Blood oranges are curiously-colored citrus fruits that have a unique taste. To those who are wondering, ‘can you grow blood oranges in Florida?’, you’re in luck- they’re a highly popular variety and grow quite vigorously given the right conditions.
Can You Grow Blood Oranges in Florida?
Blood oranges are citrus trees that love the warm and temperate climate. In the US, they’re primarily grown in Florida and California and sport a reddish tinge in their outer and inner flesh. They’re different from the usual oranges in that they have a raspberry-like edge.
You shouldn’t have any problems when deciding to grow blood oranges in FL. The state has a warm enough climate and plenty of sunshine to give the tree what it needs to thrive and produce an abundance of fruits.
Blood orange trees prefer a temperature range from 55 to 85 degrees F. What you may not know is that they can be brought indoors as well, as long as you provide enough light and the temperature is around 65 degrees F.
You may be wondering what zones do blood oranges grow in. Well, it can be planted in USDA zones 9 to 10, and for those who live in colder regions, you can have it grow indoors during winter and frost. Then, you can transfer it outdoors once the danger of frost has passed.
The things you have to remember when growing blood oranges are few. Just keep in mind that they are of the citrus variety, which means they prefer full sun and deep soil with plenty of compost. Although they’re classified as trees, the branches are relatively thinner and more fragile and thus require shelter from strong winds.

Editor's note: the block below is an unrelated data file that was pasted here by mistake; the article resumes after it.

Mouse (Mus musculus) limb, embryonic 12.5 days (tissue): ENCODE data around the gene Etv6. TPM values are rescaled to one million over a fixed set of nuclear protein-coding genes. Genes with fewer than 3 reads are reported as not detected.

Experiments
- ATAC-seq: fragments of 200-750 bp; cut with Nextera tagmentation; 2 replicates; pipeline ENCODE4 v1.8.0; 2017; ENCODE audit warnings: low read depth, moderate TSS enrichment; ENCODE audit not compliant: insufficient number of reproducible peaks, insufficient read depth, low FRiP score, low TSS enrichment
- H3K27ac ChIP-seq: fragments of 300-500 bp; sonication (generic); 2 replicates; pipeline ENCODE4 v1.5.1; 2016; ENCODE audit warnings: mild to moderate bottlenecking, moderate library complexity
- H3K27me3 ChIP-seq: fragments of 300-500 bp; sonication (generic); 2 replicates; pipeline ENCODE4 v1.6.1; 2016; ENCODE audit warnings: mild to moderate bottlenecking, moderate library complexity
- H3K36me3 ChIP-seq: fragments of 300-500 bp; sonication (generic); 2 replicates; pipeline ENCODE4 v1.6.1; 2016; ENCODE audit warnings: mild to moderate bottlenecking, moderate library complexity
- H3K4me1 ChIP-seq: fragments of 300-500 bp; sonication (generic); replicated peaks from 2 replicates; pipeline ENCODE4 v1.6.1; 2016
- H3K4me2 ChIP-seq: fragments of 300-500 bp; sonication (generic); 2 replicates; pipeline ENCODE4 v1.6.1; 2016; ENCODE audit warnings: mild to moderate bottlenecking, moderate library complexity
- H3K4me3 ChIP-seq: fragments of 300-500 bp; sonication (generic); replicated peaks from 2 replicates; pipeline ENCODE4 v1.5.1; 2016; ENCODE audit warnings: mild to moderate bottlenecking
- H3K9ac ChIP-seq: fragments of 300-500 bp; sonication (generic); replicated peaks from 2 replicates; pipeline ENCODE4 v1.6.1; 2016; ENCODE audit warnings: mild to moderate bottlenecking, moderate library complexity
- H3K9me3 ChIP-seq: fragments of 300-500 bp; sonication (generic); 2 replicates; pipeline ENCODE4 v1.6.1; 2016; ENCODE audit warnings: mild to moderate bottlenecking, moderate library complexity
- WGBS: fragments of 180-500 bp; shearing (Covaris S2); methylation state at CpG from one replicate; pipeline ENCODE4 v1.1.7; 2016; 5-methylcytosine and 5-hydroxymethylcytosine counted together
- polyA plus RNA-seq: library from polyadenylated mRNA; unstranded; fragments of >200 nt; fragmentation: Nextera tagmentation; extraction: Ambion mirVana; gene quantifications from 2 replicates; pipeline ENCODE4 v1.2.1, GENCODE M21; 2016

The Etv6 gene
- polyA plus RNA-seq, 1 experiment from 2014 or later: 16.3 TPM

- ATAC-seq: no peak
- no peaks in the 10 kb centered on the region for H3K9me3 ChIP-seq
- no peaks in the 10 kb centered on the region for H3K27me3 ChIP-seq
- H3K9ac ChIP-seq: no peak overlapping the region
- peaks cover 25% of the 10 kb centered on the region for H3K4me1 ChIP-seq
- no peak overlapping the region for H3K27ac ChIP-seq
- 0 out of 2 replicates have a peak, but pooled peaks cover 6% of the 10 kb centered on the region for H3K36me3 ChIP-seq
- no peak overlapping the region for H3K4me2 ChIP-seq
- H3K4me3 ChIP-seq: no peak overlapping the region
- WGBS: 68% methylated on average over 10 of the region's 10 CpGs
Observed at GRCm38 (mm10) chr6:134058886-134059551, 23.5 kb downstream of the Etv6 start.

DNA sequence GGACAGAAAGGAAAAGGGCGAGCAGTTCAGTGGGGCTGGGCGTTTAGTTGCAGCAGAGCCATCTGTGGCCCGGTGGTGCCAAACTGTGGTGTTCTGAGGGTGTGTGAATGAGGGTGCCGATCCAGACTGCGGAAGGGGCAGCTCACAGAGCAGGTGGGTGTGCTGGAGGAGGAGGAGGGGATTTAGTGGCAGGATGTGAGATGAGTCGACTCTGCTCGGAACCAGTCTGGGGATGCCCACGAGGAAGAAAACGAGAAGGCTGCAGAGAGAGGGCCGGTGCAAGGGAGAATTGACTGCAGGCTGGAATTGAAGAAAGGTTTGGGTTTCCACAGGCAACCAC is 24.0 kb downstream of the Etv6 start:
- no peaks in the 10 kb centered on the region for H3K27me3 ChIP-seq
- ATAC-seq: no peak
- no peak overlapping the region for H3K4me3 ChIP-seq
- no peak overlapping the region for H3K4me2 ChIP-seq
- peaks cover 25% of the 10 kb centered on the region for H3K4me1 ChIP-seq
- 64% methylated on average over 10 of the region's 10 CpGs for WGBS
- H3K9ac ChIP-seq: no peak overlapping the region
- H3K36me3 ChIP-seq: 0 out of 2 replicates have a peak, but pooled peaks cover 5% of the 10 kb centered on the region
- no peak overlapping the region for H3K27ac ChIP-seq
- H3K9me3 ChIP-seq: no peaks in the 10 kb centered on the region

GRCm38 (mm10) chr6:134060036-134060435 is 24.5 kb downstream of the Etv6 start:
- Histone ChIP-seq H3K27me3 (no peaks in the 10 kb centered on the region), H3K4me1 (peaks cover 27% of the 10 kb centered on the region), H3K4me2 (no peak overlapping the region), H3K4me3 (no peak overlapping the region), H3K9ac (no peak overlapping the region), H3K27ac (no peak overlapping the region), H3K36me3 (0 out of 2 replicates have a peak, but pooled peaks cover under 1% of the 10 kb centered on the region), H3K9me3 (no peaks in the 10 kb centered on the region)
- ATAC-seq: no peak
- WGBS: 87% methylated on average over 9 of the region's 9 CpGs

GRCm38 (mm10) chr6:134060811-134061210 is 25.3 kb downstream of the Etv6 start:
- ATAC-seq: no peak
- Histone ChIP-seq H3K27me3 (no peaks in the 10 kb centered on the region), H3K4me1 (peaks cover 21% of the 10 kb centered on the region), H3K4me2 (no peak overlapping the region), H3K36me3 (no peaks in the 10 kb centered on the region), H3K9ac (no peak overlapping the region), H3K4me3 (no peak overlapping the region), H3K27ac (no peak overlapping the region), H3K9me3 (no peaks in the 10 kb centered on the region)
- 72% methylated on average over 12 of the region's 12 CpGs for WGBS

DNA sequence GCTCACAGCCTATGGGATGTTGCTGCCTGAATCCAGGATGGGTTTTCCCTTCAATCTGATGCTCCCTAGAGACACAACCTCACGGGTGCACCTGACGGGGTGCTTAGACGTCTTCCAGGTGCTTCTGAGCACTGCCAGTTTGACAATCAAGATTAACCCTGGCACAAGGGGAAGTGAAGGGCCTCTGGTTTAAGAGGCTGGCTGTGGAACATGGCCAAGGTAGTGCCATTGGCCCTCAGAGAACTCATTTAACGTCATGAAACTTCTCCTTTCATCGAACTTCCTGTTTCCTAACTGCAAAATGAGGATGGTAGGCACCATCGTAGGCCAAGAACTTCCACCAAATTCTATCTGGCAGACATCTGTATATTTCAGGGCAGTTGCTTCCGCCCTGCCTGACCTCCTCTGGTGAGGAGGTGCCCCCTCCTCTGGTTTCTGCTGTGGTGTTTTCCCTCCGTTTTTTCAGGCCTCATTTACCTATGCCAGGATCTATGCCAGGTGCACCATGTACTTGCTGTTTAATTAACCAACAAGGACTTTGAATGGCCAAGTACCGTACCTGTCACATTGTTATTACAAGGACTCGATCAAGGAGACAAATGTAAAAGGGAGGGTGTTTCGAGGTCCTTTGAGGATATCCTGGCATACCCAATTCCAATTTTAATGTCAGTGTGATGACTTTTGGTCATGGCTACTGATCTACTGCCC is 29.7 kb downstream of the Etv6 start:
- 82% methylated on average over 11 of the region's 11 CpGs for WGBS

The good news is that you can plant blood oranges anytime during the year if you live in Florida. Just follow growing and care instructions, and the tree will do everything else and give you bountiful harvests after three to five years.
Blood Orange Care and Growing Requirements
Deciding to grow a blood orange tree in your yard or garden is a good option if you want to enjoy delicious and juicy blood oranges harvested straight from your home. They’re easy to grow, and the Florida climate should be more than enough to make it work.
For the best chances of succeeding, it’s recommended that you plant blood orange in late March and when the risk of frost has passed. Pick a spot that gets all-day sun so it will grow to its full potential. Regardless of whether you put them in your yard, a bed, or, a container, put them in well-draining soil so the roots will grow healthy.
When burying the sapling you should only plant the roots and not any part of its trunk. Water in and keep the soil most for about 2-3 days until it’s established and shows signs of growth. At this point, you can add mulch and clear the weeds surrounding the plant so it retains moisture and won’t have competition.
Afterward, water only once a week and skip if there’s been rainfall. You can add organic fertilizer about three or four times annually so it will grow strong and produce healthy fruits.
Blood Orange Tree Maintenance and Pruning
Take good care of your blood orange plant and it will crop in mid-season and winter. Growers should be patient and wait until February before picking the orange so it will have the best possible taste and color.
You can prune blood oranges starting at the tip to reduce their height. For those that are in pots or containers, you can cut it back to a third the size of its roots and replace the soil with new material. If you notice yellowing leaves then it might be a sign that you’re feeding your plant too much fertilizer or water.
This type of fruit tree likes humidity, something that Florida already has. Indoors, you can supplement with a flat dish filled with pebbles and water to keep your plant happy and thriving. Don’t forget to meet its light requirement so it will continue to grow to its full potential.
As a parting note, how well your blood orange tree lives will depend on the care you give during establishment and its first year.